Friday, March 6, 2020

Slow holidays

Toward the end of February, Bill and I went to Victoria for one of our "slow holidays."  We've come to know Victoria quite well over the years, so we know how to spend our time pleasantly:  breakfast at least once at Murchie's, a visit to Munro's Books, and a stop in the needle craft store in Trounce Alley where I stare and stare at the hundreds of buttons, think about adding embroidery to my repertoire and decide not to, and buy just one skein of yarn to make Bill another wild pair of socks.  I'm sure the baggage handlers on our return trip thought I'd packed bricks, but it was really only five books, several pounds of tea and a pound of coffee.  This time, we chose a week that allowed us to go to a Victoria Symphony Orchestra concert and to a moving, frustrating, wise play that was being premiered at the Belfry Theatre:  Ministry of Grace by Indigenous Winnipeg playwright, Sara Beagan.

We spent our first couple of days in a delighted haze, wondering why a familiar drive made us so happy (again), why a favourite coffee shop made us so contented, why we didn't get cranky looking for parking on the U Vic campus on a windy, rainy day, huddling beneath our umbrellas as we walked to the concert, hoping that following other greying couples was taking us the right way.  The answer to the last one is the easiest:  going up the ramp to the University Centre, I spotted among the ferns the tiniest pale pink cyclamen I've ever seen, blooming ecstatically, despite the rain.  Thinking about the other simple pleasures, I realized that when we're on a slow holiday we give daily busy-ness a break and shift from "doing" into "being."

On that same rainy Sunday, I watched a young girl in the Mayfair Mall food court react to her father's proposal that if she was thirsty she should try some of his iced tea.  Eye rolling.  Unhappy grimaces.  The determination to get the top off the bottle.  Tentative sips followed by confusion and a slight smile.  The young let all their emotions play across their faces in ways we have forgotten, but the drama is always there if we simply stop and look.  We were paying attention, the most minute attention, to the world around us.  In the same vein, I would notice older men and women express delight when their favourite comfortable chairs in the coffee shop were free, or holding hands as they set out for their daily constitutional. I talked to a young mother knitting brilliantly-coloured Zauberball socks while her baby smiled at me and patted the large plastic whale that lit up in different colours.  As you can see from the first photograph, Victoria was not sunny the whole time we were there, but there was always colour to be found.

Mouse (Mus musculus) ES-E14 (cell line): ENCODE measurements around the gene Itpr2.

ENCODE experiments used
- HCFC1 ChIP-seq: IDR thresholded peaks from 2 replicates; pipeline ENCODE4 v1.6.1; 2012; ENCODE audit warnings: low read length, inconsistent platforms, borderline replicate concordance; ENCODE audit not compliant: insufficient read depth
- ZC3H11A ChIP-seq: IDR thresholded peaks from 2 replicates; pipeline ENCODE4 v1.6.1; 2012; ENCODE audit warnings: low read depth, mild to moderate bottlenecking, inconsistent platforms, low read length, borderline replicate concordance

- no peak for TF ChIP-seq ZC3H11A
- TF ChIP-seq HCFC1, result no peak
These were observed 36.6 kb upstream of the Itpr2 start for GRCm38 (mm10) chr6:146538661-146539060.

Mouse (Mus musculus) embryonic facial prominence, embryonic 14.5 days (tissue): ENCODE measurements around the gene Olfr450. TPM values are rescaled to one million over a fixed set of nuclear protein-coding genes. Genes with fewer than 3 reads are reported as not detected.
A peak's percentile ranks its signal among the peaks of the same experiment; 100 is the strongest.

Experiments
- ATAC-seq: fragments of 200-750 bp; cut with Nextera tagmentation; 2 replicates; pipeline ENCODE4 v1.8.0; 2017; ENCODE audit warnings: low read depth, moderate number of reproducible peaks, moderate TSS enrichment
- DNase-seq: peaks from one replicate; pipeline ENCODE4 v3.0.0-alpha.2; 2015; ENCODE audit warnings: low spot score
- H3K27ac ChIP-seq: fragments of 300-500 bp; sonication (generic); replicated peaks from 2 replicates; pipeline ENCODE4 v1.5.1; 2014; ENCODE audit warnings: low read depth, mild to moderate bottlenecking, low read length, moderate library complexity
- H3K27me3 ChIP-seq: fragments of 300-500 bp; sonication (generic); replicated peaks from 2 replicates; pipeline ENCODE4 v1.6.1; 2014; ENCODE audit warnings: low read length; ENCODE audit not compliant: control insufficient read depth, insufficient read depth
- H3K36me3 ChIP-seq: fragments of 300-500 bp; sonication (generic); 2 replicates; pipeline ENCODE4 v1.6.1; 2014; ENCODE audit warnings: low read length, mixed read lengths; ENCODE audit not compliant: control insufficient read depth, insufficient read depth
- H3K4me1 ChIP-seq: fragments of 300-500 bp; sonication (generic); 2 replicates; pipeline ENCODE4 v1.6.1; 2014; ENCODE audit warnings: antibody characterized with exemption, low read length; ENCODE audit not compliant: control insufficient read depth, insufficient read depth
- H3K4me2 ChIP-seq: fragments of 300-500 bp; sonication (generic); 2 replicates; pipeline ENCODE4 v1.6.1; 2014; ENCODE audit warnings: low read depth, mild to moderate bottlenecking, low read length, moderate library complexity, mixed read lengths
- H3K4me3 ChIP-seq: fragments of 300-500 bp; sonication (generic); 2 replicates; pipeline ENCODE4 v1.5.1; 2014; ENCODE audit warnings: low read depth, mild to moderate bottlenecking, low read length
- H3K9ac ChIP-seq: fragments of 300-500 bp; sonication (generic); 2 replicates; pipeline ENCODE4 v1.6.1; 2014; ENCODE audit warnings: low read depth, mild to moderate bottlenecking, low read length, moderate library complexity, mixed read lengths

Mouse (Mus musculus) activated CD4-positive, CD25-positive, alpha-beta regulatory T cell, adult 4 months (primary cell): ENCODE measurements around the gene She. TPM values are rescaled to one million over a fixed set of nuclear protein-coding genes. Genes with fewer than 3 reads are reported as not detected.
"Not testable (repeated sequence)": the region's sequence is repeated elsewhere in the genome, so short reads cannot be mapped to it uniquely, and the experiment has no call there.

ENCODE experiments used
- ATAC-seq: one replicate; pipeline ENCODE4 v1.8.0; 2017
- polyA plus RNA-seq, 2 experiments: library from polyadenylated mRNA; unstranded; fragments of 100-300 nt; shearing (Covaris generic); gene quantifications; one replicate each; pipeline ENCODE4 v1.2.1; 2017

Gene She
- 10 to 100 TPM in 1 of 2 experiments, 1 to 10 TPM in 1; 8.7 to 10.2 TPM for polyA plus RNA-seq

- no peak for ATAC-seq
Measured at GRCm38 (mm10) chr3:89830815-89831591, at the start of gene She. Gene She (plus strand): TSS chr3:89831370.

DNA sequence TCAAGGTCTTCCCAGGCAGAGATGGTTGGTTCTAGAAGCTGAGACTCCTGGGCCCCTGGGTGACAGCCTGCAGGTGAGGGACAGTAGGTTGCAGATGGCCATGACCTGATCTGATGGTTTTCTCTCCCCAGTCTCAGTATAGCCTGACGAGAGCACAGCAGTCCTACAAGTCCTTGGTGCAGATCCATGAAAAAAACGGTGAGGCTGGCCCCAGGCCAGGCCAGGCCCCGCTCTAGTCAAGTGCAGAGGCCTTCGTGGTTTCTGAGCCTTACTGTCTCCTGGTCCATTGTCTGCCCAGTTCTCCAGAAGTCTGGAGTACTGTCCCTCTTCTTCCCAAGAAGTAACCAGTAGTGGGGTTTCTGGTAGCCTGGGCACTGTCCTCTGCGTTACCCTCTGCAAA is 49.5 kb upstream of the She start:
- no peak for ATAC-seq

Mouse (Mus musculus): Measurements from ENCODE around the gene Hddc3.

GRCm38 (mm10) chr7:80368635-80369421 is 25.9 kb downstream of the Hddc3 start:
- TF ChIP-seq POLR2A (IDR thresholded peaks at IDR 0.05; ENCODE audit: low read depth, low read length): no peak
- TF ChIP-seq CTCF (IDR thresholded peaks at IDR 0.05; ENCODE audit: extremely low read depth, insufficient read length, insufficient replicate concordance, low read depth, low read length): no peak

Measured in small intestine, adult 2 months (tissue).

The sign that this was going to be the kind of holiday when you focused on what was there rather than what was not came when I first got out of the car in Sidney, where we stopped for lunch.    I swung my feet out of the car onto the most brilliant bright green moss I have ever seen and felt a spurt of joy.  (The moss in the photograph above bears only the slightest similarity, but in the forest of Douglas Park, it was the brightest I could find.)  Sidney has a lovely walk along the shore with the sea on one side and land close by on the other, often held at eye level by a stone sea wall.  It gave us a chance to admire the gold and purple crocuses, the pink hardy heather, the occasional stand of daffodils, fruit trees just coming into lacy bloom.

We stopped to admire the mossy curves on a tree trunk.  We found a forsythia with two ecstatic blooms.  I admired rain drops on new grass.  I saw long-time friends who had not seen one another in a while meet in a restaurant called The Fishhook on Mermaid Point--and was prompted to wonder when male hugging had become so enthusiastic and to think what a wonderful thing it was.  The VSO ended its concert with Berlioz's Symphony in C, which I wasn't that crazy about, but thought Bill--who gets French music in a way I don't--would enjoy it.  But there was a conductor in a rumpled tweed jacket, Jean-Claude Picard, who conducted with his whole body, once urging on the tympanist by crooking his index finger with a come-hither gesture that was just so human.  And the habit of paying close attention encouraged by our holiday made me hear things I'd never noticed before, particularly in the oboe solos in the slow movement that were so musical and plangent.  I wondered whether we were living through a time when we need the stability of music in C major.  (We ignored the news.)

Bill always has the good sense to ask locals for advice.  When we fetched up on Oak Bay Road at lunchtime, he thought gong into the toy store to ask about restaurants would give us a good recommendation, and he was right.  (He carefully and playfully chooses whom to get advice from.)  In the same vein, he talked to a group of older women with heroic equipment for watching birds, asking what was out in the bay.  Once we knew there were mergansers and harlequin ducks, we could actually see them, reminding us again that how we consciously choose to see shapes what we see.  Copying Bill, when we were out at Sooke, I asked the owner of a craft shop for places to walk and we finally found the board walk I'd read so much about but could never find.  There, the sun was shining, giving me an almost cliched snapshot.  You'll have to imagine how the air and light felt on our skin.

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